Authors: Schröder, Christopher
Title: Bioinformatics from genetic variants to methylation
Language (ISO): en
Abstract: An important research topic in bioinformatics is the analysis of DNA, the molecule that encodes the genetic information of all organisms. The basis for this is sequencing, a procedure in which the sequence of DNA bases is determined. In addition to the identification of variations in the base sequence itself, advances in sequencing methods and a steady reduction in sequencing costs open up new fields of research: the analysis of functionally relevant non-base-related changes, so-called epigenetics. An important example of such a mechanism is DNA methylation, a process in which methyl groups are added to DNA without altering the sequence itself. Methylation takes place only at specific sites, and the methylation information of human DNA consists of approximately 30 million methylation levels between 0 and 1 in total. This thesis deals with problems and solutions for each phase of DNA methylation analysis. The most advanced method for detecting DNA methylation based on resolution is Whole-Genome Bisulfite Sequencing (WGBS), a technique that modifies DNA at unmethylated sites. We describe the special in-silico treatment required to process this altered DNA and existing concepts as well as newly developed bioinformatic methods for efficient determination of DNA methylation levels and their further processing with our developed tool camel. A common downstream analysis step is the detection of differentially methylated regions (DMRs), for which we have implemented a modification of the widely used method BSmooth in order to deal with today’s common data sizes. Setting up and creating new sequencing protocols, e.g., the mentioned WGBS, is complicated and requires adjustments to several parameters. We have developed a method based on a linear program (LP) that can predict the duplicate rate of supersamples. This critical quality measure represents the proportion of redundant data that in most cases needs to be removed from any further analysis. By using our method, it becomes possible to test, adjust and improve parameters for small test libraries only and to estimate the duplication rate for potential full-size samples. Once the sequencing protocol has been established, the methylation recognition of camel can be used as part of automated workflows, such as our mosquito workflow. This pipeline processes the generated WGBS samples from the raw data to the degree of methylation, including all essential intermediate steps. Such workflows are one of the central components of bioinformatics since the calculation must be parallel, reproducible and scalable. The distribution of the detected methylation levels, e.g., values of several samples at a specific location, can often be described as a beta-mixture model. The standard approach for estimating the parameters for such a model, the EM algorithm, has problems for data points of 0 or 1, which are very common as methylation levels. For this reason, we have developed an alternative algorithm based on moments that overcome this disadvantage.It is robust for data points within the closed interval [0; 1] and can also be applied to similar data sets in addition to methylation levels. This work deals not only with epigenetic but also with genetic variants. To analyze these, we present a second pipeline (ape) for data from targeted sequencing, where for example only genes are sequenced. The recognized variants then serve as input for our graphical environment eagle, a tool for computer scientists and geneticists to recognize possible causal genetic variants. As the name implies: The configuration of the analysis and presentation of the results is done via a graphical user interface. Unlike other tools, eagle is not based on databases, but on encapsulated hdf5 files. The use of this universal file-system-like data structure offers some advantages and makes the system easy to use especially for non-computer scientists. At the end of the thesis, we use all methods presented for the detection, analysis, and characterization of interindividual DMRs between several donors. This leads to some computational challenges because DMR detection is usually performed on two different groups. Our developed approach processes independent samples and calculates key metrics such as p-values and the number of undetectable DMRs. Through whole genome association studies (GWAS) on more than 1000 array data sets of methylation and variants, we show that (interindividual) DMRs as a subtype of epigenetics are related to genetic variation.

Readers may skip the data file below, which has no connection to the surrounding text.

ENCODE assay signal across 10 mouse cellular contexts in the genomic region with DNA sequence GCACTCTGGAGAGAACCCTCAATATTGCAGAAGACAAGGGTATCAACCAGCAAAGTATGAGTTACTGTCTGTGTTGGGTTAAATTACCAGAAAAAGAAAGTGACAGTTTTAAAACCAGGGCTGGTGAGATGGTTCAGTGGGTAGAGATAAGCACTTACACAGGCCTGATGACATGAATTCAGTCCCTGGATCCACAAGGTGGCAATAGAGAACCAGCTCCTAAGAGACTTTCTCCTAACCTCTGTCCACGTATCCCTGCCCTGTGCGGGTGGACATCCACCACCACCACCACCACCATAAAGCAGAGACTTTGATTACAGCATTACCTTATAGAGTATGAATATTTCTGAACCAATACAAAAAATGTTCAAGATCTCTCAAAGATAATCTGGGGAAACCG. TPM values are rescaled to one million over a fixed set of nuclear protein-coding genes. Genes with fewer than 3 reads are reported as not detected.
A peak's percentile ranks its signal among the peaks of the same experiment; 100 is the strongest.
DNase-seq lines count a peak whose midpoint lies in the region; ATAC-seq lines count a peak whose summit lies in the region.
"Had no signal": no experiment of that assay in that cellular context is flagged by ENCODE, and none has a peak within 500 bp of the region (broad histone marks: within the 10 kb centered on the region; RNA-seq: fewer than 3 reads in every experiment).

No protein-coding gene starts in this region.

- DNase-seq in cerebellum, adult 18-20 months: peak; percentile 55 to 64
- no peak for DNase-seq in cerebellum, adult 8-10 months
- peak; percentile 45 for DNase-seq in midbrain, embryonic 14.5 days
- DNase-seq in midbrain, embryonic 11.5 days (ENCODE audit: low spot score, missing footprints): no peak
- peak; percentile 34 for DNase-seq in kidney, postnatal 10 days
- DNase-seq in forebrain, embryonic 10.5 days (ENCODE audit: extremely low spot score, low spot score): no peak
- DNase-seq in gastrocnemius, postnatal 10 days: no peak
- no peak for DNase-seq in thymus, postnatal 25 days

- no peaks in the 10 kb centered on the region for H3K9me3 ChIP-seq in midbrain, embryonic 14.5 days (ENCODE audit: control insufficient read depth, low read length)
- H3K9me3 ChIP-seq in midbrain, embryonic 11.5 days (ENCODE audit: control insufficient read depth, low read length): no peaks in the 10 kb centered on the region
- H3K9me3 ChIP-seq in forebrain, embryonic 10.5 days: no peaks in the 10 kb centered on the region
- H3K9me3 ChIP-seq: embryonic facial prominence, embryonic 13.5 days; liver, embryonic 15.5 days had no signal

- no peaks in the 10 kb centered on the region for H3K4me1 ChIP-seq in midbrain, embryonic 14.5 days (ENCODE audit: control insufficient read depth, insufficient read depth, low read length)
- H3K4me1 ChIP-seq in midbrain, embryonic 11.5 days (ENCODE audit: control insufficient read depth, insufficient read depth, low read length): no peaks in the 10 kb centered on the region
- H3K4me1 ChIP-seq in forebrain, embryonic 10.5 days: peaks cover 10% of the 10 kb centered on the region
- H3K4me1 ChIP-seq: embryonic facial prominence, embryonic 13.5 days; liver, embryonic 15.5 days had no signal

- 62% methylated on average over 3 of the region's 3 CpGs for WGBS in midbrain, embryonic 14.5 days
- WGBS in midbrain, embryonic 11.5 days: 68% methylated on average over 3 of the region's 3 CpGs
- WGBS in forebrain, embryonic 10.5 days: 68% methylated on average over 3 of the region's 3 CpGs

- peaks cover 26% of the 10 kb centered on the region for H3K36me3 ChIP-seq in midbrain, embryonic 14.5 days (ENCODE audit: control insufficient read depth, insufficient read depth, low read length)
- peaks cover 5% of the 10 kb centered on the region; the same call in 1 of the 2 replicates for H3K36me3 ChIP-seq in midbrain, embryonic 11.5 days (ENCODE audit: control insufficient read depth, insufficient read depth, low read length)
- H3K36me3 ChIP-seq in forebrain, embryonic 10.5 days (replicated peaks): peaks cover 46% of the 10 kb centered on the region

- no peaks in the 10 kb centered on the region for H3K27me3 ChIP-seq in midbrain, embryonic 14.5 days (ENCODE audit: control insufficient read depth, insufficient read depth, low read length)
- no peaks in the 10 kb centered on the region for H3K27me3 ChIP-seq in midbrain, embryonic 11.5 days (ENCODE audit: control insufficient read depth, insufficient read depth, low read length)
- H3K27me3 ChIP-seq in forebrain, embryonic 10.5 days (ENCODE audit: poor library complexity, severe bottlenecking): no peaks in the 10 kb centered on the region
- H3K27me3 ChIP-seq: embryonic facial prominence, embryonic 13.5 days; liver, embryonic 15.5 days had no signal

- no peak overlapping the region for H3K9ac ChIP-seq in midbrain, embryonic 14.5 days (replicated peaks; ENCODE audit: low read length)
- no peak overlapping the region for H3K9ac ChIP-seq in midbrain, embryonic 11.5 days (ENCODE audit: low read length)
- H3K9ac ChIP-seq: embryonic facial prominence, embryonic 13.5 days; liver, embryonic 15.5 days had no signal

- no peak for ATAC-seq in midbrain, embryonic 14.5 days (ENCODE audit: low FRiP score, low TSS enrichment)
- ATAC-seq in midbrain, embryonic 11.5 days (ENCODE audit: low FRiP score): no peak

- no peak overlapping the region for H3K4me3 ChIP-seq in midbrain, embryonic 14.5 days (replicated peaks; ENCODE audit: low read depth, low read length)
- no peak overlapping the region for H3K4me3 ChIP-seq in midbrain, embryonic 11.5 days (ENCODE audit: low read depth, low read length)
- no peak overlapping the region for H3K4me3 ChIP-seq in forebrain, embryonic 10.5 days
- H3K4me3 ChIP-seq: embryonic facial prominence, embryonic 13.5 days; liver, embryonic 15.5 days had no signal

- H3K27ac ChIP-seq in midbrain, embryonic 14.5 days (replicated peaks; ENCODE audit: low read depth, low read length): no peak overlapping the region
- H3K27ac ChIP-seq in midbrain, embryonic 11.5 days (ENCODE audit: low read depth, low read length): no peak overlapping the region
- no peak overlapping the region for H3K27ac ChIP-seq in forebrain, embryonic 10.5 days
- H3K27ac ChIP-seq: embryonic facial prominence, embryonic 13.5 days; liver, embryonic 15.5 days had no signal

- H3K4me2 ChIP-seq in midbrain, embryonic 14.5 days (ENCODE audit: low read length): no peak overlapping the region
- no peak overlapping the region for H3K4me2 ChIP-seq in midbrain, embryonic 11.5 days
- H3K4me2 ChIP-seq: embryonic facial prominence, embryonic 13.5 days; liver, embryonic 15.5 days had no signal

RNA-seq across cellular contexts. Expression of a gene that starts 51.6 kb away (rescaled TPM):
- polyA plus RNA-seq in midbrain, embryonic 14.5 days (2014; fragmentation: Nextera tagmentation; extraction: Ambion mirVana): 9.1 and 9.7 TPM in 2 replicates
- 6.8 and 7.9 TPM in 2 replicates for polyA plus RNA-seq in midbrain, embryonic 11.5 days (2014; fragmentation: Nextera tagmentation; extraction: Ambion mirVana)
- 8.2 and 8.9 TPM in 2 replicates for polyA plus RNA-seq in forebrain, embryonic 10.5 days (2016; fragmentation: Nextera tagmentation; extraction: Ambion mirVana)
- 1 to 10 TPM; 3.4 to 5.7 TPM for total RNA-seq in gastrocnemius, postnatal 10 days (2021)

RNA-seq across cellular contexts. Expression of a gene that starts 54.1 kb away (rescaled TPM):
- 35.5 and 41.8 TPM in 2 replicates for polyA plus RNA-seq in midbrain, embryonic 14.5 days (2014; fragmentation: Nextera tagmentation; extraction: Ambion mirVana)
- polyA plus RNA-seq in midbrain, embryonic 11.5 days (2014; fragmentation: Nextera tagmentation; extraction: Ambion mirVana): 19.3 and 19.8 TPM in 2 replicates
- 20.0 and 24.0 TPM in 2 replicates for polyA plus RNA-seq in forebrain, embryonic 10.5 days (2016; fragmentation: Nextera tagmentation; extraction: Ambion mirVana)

Subject Headings: Bioinformatics
Subject Headings (RSWK): Bioinformatik
Issue Date: 2018
Appears in Collections:LS 11

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